Inertia is the resistance of any object to a change in its state of motion. Moving objects have a tendency to continue to move in a straight line with constant velocity. Stationary objects will likewise have that same tendency, to maintain their velocity and direction.
Overcoming inertia then, getting something moving or getting something stopped, takes force. In my experience, the force required is significantly more or significantly less than you think. It is never what you imagine.
My inert food processor took surprisingly little force to begin accelerating from its stationary position to the concrete floor below. What was much less surprising was the need for the undertaker, rather than the paramedic, once its inertia was well and truly overcome.
The search for a replacement commenced. This entailed a trip to an appliance store with three assistants. Wouldn't you just die of loneliness if you had to go by yourself?!?
With purchase made, an inordinately large box had to be transported from the shop, through the shopping centre, down to the carpark and back to the car. I could carry it alright. But I could not see where I was going while I was doing so. This necessitated both shepherding the assistants and simultaneously relying on them in much the same way someone might rely on a highly trained Seeing Eye Dog. My lot have far less training.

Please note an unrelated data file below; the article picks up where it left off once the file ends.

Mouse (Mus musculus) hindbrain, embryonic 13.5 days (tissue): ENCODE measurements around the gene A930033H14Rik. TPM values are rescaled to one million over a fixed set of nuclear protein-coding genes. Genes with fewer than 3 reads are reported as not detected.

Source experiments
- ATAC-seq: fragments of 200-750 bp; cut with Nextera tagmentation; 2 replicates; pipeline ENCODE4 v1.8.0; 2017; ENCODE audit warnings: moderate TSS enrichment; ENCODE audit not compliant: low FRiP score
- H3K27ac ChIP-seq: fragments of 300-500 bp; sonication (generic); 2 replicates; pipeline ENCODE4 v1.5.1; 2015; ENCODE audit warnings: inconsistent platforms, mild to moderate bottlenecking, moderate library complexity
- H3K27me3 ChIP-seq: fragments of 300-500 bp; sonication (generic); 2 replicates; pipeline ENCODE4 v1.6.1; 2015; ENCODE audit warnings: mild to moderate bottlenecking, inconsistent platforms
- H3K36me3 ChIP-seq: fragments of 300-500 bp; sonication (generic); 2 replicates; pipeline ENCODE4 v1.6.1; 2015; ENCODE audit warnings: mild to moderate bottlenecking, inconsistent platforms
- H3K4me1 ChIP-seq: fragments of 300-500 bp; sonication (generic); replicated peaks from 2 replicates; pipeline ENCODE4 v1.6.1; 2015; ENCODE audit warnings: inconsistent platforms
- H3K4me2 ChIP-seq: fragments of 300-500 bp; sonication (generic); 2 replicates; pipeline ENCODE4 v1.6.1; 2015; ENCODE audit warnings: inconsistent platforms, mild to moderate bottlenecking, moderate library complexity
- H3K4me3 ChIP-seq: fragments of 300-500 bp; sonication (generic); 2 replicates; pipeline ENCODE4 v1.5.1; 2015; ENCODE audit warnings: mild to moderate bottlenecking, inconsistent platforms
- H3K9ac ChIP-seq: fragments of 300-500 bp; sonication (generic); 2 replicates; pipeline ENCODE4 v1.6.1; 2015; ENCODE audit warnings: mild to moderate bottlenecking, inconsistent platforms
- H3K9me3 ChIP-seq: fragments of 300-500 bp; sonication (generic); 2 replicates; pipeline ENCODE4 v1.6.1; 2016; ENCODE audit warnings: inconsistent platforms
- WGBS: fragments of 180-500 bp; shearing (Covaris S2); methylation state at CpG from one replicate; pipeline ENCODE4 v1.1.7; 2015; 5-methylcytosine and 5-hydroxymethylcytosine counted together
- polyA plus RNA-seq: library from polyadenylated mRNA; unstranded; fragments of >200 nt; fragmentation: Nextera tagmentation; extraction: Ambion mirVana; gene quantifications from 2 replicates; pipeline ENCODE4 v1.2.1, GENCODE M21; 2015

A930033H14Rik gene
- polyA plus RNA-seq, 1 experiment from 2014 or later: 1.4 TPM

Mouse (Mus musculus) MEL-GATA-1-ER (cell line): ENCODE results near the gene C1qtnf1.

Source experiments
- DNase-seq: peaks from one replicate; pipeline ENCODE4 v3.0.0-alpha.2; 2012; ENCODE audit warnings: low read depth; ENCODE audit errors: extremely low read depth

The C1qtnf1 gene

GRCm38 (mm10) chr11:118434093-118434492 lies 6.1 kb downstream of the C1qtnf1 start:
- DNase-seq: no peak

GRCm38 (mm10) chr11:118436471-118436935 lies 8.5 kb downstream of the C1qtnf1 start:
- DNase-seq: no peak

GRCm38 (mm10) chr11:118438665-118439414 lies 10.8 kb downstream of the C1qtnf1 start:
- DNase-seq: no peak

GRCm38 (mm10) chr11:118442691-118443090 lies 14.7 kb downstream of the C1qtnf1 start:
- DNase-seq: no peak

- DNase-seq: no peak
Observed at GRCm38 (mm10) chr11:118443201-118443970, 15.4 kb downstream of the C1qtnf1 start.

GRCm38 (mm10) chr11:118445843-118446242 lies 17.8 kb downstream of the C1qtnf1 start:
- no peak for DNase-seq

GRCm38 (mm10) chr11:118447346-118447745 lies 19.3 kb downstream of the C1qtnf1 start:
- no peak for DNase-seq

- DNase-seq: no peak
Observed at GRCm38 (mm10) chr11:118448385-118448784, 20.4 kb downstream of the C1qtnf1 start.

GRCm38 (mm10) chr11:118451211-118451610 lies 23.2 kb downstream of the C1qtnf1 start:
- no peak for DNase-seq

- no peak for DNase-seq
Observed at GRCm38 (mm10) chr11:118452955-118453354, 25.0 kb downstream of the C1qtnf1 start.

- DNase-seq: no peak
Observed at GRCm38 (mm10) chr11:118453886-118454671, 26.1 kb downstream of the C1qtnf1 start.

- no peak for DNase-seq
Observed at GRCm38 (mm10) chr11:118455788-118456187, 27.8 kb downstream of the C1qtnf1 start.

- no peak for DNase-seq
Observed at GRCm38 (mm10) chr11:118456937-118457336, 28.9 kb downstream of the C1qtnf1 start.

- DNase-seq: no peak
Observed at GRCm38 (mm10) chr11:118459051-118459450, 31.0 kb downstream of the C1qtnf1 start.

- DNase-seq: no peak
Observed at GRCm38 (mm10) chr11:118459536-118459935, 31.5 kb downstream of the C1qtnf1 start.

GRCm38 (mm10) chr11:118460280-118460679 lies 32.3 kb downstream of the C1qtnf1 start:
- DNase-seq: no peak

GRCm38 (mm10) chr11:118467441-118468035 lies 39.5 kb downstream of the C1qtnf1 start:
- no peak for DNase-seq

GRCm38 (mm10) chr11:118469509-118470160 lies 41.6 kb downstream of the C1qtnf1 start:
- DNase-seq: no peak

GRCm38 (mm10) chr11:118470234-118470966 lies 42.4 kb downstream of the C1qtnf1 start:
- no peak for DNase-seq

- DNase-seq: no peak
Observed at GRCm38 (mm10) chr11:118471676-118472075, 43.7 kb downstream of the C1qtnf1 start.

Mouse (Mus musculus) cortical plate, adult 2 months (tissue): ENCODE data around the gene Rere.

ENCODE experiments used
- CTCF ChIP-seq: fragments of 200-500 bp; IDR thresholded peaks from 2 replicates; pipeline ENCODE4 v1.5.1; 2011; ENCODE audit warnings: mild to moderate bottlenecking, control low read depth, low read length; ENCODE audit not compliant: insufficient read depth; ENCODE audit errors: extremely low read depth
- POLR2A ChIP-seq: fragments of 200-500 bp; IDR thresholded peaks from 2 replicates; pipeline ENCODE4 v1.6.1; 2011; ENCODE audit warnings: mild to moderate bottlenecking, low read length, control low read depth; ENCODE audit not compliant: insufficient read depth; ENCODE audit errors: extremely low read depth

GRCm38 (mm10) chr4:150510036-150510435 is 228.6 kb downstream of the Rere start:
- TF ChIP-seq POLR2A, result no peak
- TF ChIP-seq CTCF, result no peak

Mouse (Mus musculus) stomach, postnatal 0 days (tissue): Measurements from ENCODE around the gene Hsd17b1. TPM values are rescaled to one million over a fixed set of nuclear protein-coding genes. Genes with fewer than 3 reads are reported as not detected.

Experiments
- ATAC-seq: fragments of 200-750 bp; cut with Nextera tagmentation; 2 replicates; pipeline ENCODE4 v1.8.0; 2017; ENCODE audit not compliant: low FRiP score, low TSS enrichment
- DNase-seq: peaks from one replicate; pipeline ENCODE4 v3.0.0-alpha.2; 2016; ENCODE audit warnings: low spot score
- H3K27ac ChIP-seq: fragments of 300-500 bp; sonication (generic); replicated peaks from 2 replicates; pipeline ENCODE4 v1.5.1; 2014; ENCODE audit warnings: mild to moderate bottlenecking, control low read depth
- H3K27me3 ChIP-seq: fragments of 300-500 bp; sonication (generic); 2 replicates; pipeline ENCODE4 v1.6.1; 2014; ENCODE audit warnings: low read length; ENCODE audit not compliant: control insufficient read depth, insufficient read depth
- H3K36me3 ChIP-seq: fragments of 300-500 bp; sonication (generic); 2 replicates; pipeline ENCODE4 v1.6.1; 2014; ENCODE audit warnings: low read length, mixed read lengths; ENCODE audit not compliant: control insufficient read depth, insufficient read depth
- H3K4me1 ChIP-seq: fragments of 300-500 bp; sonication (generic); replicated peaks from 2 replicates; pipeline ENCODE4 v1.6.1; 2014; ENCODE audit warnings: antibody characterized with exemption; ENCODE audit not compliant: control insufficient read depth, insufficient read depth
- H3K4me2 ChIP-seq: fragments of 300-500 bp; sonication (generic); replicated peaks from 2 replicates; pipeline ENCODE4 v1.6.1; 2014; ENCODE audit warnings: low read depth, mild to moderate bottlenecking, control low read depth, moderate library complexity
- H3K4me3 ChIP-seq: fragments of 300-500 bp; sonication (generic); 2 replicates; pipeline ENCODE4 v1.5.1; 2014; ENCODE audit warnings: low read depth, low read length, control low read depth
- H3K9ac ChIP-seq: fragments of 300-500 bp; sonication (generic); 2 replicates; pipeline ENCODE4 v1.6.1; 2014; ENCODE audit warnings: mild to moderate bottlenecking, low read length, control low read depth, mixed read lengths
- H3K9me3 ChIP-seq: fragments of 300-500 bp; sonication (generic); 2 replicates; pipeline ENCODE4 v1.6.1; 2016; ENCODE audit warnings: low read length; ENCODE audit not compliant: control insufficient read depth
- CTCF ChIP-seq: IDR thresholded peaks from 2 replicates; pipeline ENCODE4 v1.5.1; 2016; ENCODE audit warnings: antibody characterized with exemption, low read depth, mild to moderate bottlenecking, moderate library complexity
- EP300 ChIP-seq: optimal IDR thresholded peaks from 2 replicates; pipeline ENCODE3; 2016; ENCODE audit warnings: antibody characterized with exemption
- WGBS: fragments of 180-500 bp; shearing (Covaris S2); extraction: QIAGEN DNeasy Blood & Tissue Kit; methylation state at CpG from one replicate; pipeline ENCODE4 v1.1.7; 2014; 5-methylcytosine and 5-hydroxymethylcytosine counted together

Reaching the top of the descending escalator we had a little more difficulty with inertia. My thereto accelerating assistant baulked at the top. Two assistants commenced their descent and I narrowly avoided tripping over him.
Overcoming inertia had not been that tricky earlier in the week: that's why we were at the top of this escalator in the first place. Without hand to provide a supportive force, I nudged the back of his head with the box. He bowed from the hip. And popped back up. I nudged again. He bowed again. His feet remained where they were.
I feared any more nudging. I inadvertently nudged a food processor once. It took surprisingly little force to begin accelerating from its stationary position to the concrete floor below...
If you're having difficulty making things go, or making them stop, may I suggest next week's menu.
As always, please contact me with queries, for lists of ingredients or for recipes.
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